How to Make Iron-On Letter Transfers


Make iron-on letter transfers at home with publishing software. Just pick a transfer paper that is appropriate for the color of the fabric. For example, if you plan to make iron-letter transfers for a white t-shirt, then choose transfer paper for light fabrics. If you work with a black fabric, select paper for dark colored fabrics. Also, be aware that most transfers are designed for use with an inkjet printer. The heat produced by laser printers can damage the paper.

Things You'll Need

  • Imaging software
  • Inkjet printer
  • Transfer paper
  • Clothes iron
  • Fabric
  • Create letter transfers with desktop publishing software. Open a project document and type each letter you wish to incorporate into the design. Specify the font's size and color as desired.

  • Print the letter design on transfer paper using the highest DPI setting. Create clean transfers with the printing option set to the best quality (see Tips and Resources).

  • Set a clothes iron to the highest cotton setting. The iron needs to be extremely hot for the transfers to adhere.

  • Lay the t-shirt right side up on a hard surface (see Tips and Resources).

  • Place transfers right side down on the fabric in the desired position.

  • Iron on the letter transfers. Set the iron on the fabric for 20 seconds in different sections to keep the transfer from slipping. Then move in a circular motion over the whole design for 20 seconds. Pay attention to the edges.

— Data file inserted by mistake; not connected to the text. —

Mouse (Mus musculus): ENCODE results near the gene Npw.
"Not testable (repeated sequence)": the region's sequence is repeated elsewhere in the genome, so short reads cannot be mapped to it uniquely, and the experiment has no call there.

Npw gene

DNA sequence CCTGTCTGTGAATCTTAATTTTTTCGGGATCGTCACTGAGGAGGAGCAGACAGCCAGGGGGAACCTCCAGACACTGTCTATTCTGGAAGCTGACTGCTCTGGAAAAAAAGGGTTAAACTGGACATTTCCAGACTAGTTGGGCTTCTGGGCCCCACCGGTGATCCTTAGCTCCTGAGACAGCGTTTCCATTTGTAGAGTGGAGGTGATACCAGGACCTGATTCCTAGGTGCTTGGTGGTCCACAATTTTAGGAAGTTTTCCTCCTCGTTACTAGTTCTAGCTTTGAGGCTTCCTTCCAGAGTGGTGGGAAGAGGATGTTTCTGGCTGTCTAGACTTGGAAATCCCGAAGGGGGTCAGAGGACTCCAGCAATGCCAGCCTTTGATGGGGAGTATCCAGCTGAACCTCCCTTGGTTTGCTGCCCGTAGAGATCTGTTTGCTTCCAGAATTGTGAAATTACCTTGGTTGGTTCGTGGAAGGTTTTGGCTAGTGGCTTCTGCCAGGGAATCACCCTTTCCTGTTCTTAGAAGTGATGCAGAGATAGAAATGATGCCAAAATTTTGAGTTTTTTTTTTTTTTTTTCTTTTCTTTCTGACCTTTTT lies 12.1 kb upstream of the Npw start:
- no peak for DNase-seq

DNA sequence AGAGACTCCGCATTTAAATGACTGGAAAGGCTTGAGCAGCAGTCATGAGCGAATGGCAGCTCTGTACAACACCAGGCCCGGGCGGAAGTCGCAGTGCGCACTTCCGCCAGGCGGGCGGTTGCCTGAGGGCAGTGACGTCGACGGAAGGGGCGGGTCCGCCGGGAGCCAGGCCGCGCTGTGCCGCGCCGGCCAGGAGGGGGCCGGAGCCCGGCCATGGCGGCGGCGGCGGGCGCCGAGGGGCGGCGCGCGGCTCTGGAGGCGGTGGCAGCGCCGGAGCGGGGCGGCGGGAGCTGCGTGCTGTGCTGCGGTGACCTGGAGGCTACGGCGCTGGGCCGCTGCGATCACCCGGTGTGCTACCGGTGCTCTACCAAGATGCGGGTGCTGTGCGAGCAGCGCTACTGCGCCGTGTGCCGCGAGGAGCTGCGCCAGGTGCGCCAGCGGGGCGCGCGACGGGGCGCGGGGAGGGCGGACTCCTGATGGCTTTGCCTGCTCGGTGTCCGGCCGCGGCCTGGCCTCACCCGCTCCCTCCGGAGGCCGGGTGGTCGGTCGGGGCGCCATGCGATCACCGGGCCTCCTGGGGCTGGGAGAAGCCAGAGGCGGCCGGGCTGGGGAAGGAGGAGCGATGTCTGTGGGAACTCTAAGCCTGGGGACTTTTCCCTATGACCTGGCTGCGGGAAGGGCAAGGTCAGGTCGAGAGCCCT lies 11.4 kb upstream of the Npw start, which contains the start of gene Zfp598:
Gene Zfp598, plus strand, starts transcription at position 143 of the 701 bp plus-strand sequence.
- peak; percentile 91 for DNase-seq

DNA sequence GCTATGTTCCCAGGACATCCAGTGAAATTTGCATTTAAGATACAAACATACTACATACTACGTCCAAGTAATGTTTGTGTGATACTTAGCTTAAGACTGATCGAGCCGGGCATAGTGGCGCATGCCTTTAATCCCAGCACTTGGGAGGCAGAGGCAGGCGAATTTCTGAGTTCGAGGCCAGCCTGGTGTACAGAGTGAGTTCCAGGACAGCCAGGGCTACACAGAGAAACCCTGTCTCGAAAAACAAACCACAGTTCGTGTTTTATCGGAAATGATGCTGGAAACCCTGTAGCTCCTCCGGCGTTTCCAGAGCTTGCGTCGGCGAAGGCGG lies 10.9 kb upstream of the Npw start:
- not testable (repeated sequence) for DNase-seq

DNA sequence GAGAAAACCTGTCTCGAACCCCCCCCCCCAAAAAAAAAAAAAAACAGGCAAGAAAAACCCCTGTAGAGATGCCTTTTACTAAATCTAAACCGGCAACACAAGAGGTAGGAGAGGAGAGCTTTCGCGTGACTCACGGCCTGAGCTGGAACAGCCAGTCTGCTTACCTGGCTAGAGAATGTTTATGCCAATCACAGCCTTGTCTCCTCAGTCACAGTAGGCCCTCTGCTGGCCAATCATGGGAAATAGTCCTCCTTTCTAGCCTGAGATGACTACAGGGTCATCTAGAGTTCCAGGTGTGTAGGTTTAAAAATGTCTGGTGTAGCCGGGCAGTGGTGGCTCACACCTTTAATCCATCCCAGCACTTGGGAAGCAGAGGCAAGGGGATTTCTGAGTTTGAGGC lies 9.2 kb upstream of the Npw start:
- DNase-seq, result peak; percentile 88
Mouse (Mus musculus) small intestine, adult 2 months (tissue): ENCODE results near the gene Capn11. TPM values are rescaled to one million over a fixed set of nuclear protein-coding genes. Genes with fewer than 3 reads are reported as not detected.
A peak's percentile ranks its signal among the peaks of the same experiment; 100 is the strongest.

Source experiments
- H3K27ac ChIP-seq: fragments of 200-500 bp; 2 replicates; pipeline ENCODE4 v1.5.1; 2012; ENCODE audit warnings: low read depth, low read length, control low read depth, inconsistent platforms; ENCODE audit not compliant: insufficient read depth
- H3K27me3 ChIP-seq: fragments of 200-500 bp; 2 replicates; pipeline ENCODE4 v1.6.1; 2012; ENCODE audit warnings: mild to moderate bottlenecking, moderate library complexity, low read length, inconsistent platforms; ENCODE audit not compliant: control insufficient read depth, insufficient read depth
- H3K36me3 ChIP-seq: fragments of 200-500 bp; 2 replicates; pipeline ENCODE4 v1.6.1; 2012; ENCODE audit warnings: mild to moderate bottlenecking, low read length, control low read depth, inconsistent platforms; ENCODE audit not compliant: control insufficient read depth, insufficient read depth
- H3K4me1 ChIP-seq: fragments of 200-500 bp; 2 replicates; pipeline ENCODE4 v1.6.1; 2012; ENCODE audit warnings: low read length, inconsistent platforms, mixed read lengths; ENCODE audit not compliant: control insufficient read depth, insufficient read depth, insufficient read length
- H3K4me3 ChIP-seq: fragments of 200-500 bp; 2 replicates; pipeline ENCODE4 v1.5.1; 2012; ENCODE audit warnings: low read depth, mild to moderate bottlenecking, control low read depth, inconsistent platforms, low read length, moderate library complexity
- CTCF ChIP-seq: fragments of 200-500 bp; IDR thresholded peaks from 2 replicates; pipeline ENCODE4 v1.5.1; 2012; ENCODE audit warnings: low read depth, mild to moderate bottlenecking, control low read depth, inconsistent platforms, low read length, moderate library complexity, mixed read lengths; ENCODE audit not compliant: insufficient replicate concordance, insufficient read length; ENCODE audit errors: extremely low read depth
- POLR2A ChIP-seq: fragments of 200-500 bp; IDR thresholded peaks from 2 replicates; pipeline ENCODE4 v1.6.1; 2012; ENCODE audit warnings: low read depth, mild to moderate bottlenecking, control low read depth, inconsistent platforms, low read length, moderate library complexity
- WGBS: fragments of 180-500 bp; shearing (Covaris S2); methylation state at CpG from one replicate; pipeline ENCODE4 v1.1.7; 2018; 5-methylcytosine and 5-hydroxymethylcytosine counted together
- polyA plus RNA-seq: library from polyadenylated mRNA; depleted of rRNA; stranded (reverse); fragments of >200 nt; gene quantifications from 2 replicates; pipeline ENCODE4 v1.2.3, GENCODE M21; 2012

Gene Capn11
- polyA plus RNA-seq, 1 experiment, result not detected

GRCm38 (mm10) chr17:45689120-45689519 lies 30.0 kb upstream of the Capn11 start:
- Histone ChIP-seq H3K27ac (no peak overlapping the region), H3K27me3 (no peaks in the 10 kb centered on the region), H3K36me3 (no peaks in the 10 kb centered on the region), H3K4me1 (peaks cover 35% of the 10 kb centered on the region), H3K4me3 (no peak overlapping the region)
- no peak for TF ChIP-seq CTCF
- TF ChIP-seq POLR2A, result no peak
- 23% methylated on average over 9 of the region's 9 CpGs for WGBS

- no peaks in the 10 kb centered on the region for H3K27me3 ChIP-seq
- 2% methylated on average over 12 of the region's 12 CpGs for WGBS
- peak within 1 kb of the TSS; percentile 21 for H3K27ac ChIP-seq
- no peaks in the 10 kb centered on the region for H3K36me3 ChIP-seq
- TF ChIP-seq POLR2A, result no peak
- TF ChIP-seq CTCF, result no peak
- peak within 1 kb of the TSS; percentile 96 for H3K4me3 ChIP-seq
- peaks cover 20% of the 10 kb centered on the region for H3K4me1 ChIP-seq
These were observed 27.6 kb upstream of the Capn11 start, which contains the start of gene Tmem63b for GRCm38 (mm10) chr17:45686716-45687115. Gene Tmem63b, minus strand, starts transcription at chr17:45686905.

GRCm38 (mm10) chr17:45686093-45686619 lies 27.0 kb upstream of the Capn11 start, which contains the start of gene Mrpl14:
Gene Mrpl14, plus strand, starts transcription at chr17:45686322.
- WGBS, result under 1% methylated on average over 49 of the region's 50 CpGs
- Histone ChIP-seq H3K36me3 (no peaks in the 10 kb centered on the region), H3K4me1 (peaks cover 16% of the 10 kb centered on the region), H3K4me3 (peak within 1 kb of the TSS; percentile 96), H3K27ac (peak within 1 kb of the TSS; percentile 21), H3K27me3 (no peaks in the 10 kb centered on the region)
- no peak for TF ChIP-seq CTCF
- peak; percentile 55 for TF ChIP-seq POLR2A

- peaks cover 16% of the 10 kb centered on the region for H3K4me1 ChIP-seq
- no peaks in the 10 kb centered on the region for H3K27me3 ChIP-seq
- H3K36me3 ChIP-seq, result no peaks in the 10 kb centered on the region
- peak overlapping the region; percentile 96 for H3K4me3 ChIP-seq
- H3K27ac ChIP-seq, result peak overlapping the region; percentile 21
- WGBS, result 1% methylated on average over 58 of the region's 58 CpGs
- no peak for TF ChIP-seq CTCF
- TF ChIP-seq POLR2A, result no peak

• Separate the paper backing while warm. Start at the edge and pull swiftly, much like you would an adhesive bandage (see Tips and Resources).

Tips & Warnings

  • Print and proof a trial version on copy paper. Check that the direction of the letter design is in reverse. If it doesn't appear backwards, check the "horizontal" option in the editing software.
  • Test iron-on letter transfers on old pressed fabric.
  • Have an old pillowcase act as a buffer. Slip the pillowcase underneath the fabric to prevent the ink from bleeding through.
  • Utilize a hard surface as opposed to an ironing board. An ironing board disperses heat and you will require a surface that holds heat. Also, the surface needs to be strong enough for you to apply pressure to the transfers.
  • A hot iron can burn skin.
  • Avoid letting the letter transfers cool. Cold paper comes off in bits and lifts the transfer with it.

Related Searches

  • Photo Credit Clothes Iron, WP Clipart
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